Bucer on Justification?

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Puritan Board Junior
I'm reading Alister McGrath's The Intellectual Origins of the European Reformation. In one place, he writes about Bucer's view of justification; I'm not sure what to make of it. I don't really know anything about Bucer, so somebody more knowledgeable will have to direct me to sources. Oh, and a Latin translation would be helpful.

"Erasmus's influence upon Bucer is at its most evident in his moralism.... For Bucer, as for Erasmus, Scripture bears witness to the lex Christi, understood as an ethical pedagogical principle: 'Nam et sacra doctrina proprie moralis est, ars nimirun recte et ordine vivendi.' [112] The obvious difficulty in accomodating sentiments such as these with Luther's doctrine of justification (which seemed to the humanists to destroy the foundations of morality) led to Bucer radically modifying that doctrine, resulting in a strongly ethical conception of justification that prefigures that of later Pietism. [113]"

[112] Koch sees this maxim as the key to Bucer's theology. Studium Pietatis, 8.

[113] F. Kruger, Bucer and Erasmus; McGrath, "Humanist Elements in the Early Reformed Doctrine of Justification," 10-14; McGrath, Iustitia Dei, 221-2.


Puritan Board Post-Graduate
I don't know if it will help Dr. Scott Clark explains Bucer's view here: Westminster Seminary California clark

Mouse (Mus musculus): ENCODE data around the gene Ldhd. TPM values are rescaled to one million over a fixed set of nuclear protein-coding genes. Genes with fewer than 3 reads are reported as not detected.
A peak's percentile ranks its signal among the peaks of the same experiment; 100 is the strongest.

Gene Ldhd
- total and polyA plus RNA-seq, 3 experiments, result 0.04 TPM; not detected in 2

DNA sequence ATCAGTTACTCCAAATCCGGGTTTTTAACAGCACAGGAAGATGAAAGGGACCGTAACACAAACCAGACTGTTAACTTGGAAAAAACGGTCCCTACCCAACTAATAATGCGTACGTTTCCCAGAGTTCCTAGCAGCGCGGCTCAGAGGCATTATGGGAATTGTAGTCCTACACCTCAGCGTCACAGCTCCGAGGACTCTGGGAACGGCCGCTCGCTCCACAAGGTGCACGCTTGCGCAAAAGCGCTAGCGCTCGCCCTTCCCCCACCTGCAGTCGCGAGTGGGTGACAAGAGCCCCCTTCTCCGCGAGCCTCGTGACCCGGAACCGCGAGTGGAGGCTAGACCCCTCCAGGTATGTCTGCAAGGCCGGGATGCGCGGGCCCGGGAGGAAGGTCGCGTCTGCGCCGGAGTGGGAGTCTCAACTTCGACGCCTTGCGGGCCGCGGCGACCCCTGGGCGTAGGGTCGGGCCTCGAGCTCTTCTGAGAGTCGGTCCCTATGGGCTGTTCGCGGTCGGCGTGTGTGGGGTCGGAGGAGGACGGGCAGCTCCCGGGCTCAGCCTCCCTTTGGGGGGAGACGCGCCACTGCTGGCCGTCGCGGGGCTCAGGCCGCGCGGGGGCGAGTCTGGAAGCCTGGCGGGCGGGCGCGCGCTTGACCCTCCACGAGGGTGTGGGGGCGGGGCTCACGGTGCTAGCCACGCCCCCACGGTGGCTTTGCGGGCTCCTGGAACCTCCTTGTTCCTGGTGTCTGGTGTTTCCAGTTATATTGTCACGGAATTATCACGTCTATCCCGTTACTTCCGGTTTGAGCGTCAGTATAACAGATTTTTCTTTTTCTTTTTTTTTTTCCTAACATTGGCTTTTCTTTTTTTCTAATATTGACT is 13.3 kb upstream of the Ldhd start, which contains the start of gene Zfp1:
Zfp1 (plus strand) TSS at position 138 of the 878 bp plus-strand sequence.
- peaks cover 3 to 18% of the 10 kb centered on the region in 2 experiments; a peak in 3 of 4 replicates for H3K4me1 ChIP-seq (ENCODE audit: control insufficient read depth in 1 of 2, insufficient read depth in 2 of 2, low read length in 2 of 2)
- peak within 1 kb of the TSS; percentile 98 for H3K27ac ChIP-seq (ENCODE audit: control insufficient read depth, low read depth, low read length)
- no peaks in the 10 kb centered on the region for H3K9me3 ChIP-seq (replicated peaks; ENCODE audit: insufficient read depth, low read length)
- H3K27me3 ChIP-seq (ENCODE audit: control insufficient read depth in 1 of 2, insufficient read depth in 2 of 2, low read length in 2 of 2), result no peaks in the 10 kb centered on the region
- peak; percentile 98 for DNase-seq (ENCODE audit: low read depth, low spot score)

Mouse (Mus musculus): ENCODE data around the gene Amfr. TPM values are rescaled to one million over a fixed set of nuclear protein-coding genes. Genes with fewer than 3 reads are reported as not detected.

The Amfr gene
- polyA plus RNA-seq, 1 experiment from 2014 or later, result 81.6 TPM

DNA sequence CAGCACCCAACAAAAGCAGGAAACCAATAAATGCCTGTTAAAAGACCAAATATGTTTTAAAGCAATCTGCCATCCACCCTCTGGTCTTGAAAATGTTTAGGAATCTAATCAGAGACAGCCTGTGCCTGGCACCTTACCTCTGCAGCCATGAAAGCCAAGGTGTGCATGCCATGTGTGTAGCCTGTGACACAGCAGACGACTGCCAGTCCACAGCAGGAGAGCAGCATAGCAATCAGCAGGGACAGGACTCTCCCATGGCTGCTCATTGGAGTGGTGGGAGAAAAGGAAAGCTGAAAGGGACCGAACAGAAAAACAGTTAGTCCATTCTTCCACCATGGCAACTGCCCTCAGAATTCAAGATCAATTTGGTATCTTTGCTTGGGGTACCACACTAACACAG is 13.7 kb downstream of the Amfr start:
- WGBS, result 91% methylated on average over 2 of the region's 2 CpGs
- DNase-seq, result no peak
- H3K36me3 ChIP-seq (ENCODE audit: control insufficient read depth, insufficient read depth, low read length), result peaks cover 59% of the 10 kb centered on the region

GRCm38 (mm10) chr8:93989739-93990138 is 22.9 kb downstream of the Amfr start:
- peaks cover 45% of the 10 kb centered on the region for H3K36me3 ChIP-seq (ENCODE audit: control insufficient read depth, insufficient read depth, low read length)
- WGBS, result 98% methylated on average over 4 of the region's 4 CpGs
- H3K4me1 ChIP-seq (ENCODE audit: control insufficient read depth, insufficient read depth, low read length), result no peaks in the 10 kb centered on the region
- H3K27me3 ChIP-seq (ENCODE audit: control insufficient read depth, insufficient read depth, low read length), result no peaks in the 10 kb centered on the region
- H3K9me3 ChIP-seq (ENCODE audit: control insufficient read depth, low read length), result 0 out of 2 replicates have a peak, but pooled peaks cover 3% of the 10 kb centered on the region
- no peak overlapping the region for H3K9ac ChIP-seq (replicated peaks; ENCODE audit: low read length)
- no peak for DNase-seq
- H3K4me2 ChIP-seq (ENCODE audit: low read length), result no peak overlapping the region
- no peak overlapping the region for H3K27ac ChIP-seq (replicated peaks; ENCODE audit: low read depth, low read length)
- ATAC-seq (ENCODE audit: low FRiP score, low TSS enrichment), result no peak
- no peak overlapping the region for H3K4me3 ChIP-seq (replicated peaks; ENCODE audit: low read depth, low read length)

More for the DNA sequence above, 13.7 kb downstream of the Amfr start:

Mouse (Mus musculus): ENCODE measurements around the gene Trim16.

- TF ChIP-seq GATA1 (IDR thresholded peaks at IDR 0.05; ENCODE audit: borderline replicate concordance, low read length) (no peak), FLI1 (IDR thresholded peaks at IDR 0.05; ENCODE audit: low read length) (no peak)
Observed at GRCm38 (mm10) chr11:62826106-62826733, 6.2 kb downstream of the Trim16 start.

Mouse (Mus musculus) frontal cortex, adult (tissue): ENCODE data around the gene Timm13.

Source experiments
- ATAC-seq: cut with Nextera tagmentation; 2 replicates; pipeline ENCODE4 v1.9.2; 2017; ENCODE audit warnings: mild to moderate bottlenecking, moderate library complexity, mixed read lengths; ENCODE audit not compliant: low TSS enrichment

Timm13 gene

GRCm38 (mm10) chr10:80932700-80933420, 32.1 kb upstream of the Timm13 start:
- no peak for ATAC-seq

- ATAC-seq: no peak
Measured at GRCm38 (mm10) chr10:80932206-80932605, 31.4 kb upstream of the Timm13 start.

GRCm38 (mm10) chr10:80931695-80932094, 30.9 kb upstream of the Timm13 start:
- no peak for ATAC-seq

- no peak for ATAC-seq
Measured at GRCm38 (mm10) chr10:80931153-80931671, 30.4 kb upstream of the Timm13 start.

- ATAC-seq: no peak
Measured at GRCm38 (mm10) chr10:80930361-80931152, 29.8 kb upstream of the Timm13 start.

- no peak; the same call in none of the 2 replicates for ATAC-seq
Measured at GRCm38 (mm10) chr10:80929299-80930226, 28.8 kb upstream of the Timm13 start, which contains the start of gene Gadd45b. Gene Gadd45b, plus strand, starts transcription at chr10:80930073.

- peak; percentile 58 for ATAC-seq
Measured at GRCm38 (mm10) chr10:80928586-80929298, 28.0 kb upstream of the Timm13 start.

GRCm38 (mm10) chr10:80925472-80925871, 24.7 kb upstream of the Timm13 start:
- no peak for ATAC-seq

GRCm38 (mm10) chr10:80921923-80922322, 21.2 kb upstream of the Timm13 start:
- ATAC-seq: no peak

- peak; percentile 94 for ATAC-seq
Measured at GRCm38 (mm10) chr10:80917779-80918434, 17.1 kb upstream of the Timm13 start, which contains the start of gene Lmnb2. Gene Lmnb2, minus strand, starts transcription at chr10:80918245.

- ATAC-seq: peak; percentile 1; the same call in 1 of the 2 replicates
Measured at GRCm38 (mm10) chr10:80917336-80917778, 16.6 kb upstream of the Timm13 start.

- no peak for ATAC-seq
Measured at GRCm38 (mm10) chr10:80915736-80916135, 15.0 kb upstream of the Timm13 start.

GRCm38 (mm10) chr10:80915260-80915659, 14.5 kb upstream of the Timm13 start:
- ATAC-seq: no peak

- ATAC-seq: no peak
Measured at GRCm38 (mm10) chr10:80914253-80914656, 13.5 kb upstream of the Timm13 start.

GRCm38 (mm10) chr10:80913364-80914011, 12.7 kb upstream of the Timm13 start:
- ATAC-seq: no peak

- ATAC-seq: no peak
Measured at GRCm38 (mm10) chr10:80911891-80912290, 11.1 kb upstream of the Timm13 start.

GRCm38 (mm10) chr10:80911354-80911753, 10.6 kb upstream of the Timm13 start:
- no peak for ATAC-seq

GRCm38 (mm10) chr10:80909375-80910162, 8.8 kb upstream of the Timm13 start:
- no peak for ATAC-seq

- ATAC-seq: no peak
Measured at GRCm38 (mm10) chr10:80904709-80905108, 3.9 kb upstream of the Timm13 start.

From the article:

For his part, Bucer had already been teaching a rather different doctrine of duplex iustitia in which sinners are said to be justified by the imputation of Christ's righteousness (iustificatio impii). Having been declared righteous, the justified man will necessarily manifest this righteousness by obedience. For Bucer, "God never imputes righteousness without also imparting it." Bucer called this secondary justification the "justification of the pious" (iustificatio pii). Nevertheless, he was explicit throughout his teaching that sanctification was no part of the ground of our justification, but the result of it. Therefore, his two types of justification were not synonymous but correlates. Bucer's doctrine of duplex iustitia was part of the development of Reformed theology from the earliest Protestant expressions of justification and the later Reformed forms. His doctrine of "double justice" was, in fact, virtually what Luther taught in 1518-19, and merely an early transitional form in the development of the Reformed doctrine of justification. What he actually meant to teach is that Christ's benefits are twofold: justification and sanctification. The latter follows and manifests the former.
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